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By Marc Robertson
Residents of Cotulla who have neglected their front yards and allowed weeds to grow tall or trash to pile up may soon receive letters from City Hall encouraging them to take better care of their properties.
In a brief presentation to the city council at its October meeting, code enforcement officer Joey Garcia said he has recently pressed at least nine local property owners to take immediate action on cleaning up their front lawns.
Garcia said letters continue being mailed to those who fail to take care of tall grass and weeds, adding that responses have been positive.
“We have made some progress,” the officer said. “Weeds and grass grew high after recent rains. Some property owners have complied with our requests in the past, and we hope they will do so again.”
Garcia described his contacts with residents as overall positive and said he believes citizens have expressed a desire to comply with city ordinances regarding overgrown properties.
In related business, the city council has agreed to demolish a number of abandoned or derelict homes this year, increasing its rate to as many as one a month. City Administrator Larry Dovalina told councilors that fees for complete demolition and removal of a wooden structure average $1,500 but rise steeply for structures that include brick or concrete.
Head of the Streets & Parks Department, Robbie Thomas has given monthly updates to the council on buildings that have been demolished and removed, leaving properties entirely cleared. When such action is taken, he said, arrangements for payment are made between City Hall and the property owners, based on estimates provided by his department for the work.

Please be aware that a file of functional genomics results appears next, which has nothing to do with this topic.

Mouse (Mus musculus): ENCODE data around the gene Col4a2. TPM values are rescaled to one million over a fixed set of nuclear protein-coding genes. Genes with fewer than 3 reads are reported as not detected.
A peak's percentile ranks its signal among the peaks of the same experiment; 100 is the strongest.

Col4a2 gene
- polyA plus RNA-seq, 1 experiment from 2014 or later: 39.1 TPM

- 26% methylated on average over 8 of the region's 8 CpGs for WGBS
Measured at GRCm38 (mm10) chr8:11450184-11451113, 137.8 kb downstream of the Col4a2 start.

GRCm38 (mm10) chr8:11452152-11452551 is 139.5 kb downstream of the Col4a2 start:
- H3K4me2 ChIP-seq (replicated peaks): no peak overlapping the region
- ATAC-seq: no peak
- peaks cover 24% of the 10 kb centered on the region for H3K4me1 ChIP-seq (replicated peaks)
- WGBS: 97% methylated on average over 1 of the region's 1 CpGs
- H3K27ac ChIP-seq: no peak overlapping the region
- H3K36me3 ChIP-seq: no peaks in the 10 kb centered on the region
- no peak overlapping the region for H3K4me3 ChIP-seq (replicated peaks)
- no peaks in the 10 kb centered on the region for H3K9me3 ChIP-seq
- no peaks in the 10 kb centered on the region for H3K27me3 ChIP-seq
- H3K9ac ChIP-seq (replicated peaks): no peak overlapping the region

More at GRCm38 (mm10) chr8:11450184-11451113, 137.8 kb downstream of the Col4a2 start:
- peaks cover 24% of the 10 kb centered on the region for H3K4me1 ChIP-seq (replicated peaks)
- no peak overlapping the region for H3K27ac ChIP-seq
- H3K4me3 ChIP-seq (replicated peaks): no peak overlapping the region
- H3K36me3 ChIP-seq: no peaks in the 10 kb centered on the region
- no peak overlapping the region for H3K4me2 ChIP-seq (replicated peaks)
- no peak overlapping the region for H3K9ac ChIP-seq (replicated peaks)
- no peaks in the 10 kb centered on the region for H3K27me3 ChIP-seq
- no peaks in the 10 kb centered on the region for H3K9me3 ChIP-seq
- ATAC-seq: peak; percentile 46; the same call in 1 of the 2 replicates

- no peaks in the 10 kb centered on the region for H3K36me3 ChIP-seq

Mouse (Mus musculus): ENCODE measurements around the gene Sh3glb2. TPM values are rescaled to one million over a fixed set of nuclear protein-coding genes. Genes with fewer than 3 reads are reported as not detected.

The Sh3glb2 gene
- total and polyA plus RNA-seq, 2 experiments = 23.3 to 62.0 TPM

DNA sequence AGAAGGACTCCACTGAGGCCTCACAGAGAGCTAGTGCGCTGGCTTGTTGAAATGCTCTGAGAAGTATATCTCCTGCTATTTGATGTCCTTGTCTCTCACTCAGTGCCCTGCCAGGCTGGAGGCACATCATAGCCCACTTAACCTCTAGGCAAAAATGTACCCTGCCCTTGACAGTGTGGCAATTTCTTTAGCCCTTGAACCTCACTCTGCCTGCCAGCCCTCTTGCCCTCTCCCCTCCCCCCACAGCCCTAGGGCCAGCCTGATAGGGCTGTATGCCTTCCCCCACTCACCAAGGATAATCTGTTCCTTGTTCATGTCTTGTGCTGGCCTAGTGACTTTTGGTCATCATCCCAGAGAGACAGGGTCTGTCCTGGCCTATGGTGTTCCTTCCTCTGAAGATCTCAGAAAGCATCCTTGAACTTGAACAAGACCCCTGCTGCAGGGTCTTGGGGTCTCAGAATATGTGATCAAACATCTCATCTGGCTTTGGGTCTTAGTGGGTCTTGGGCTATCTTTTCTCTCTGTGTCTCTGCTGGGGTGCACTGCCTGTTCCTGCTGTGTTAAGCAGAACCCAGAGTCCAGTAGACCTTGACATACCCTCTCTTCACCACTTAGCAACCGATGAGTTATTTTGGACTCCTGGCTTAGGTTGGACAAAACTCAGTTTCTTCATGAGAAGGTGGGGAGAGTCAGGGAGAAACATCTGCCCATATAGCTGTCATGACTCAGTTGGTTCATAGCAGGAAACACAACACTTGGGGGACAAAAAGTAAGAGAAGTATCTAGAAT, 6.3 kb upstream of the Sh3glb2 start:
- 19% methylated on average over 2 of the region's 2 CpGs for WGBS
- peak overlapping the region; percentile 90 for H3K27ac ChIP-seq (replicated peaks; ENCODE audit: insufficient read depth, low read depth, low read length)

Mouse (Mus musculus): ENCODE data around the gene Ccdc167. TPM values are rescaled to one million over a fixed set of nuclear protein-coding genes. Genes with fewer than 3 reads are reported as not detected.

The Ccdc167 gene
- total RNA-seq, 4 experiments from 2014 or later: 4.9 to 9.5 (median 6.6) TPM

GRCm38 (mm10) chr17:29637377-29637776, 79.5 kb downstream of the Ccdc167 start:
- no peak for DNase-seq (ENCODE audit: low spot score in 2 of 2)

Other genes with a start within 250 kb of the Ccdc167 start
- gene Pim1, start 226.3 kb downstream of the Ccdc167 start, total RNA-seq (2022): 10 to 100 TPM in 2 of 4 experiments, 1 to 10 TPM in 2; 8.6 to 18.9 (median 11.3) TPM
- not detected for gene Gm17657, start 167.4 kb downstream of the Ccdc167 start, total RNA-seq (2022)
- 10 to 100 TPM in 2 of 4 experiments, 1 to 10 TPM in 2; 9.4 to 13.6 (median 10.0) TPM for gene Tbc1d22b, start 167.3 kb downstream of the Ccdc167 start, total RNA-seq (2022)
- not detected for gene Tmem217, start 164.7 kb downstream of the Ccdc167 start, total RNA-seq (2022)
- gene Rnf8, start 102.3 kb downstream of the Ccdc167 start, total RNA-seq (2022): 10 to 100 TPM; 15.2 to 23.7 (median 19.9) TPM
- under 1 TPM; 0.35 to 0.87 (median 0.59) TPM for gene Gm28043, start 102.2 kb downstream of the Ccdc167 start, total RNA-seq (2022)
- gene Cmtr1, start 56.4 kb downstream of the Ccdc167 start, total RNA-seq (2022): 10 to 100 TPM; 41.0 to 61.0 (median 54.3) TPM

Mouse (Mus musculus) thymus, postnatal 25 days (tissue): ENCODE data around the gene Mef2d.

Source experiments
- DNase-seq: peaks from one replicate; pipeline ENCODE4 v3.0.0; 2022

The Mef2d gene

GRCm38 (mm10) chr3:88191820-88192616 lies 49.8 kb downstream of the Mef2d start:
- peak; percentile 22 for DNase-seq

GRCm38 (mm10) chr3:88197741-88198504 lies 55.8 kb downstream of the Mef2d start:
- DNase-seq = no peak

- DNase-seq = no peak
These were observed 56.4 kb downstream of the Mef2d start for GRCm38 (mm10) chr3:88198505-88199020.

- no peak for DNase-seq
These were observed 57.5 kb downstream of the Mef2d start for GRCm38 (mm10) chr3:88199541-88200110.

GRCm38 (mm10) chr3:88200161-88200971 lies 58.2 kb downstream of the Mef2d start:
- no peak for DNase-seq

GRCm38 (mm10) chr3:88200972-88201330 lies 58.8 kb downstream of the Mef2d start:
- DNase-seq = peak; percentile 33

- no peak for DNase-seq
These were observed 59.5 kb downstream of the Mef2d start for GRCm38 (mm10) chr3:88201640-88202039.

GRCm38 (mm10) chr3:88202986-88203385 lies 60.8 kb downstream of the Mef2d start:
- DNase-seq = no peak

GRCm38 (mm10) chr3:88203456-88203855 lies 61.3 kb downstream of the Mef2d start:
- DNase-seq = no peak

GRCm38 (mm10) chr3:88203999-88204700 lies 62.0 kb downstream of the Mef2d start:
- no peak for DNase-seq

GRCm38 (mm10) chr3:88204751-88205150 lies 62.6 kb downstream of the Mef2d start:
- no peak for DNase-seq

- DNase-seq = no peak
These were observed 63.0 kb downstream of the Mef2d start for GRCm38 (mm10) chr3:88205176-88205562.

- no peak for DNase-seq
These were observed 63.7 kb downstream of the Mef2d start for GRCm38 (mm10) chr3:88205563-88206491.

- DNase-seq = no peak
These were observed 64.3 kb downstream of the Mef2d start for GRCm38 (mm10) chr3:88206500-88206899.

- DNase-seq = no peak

The city’s clean-up programs have included so-called Trash-o-Rama days, when roll-off containers are placed at Plaza Florita and local residents drive up with truck- and trailer loads of household debris, appliances, metal, lumber, construction waste, bulky trash, tires, and other materials that cannot be disposed of as household garbage for routine collection.
Thomas has told the council that such an event may result in disposal of as many as two hundred car and truck tires. The Trash-O-Rama does not accept tractor or industrial-size tires.
Cotulla clean-up operations, bulky trash collection days, street and alley cleaning, and removal of dilapidated structures have been part of an overall policy toward safer neighborhoods since the mid-1990s, initiated by Pablo Gonzales, who served as mayor at the time.
“A lot of these properties are considered hazardous to the overall health and safety of the community because they contain animals or strays that threaten pedestrians,” the city administrator said at a recent meeting. “They are also known as places where drug users go to shoot up. We are determined to stop that and produce a safer and cleaner city for the families of Cotulla.”
For his part, Garcia said he will continue to push for ordinance compliance and may issue citations to repeat offenders, including those with inoperable vehicles that block traffic in narrow streets or alleys. Citations, he said, will be forwarded to municipal court and may result in fines.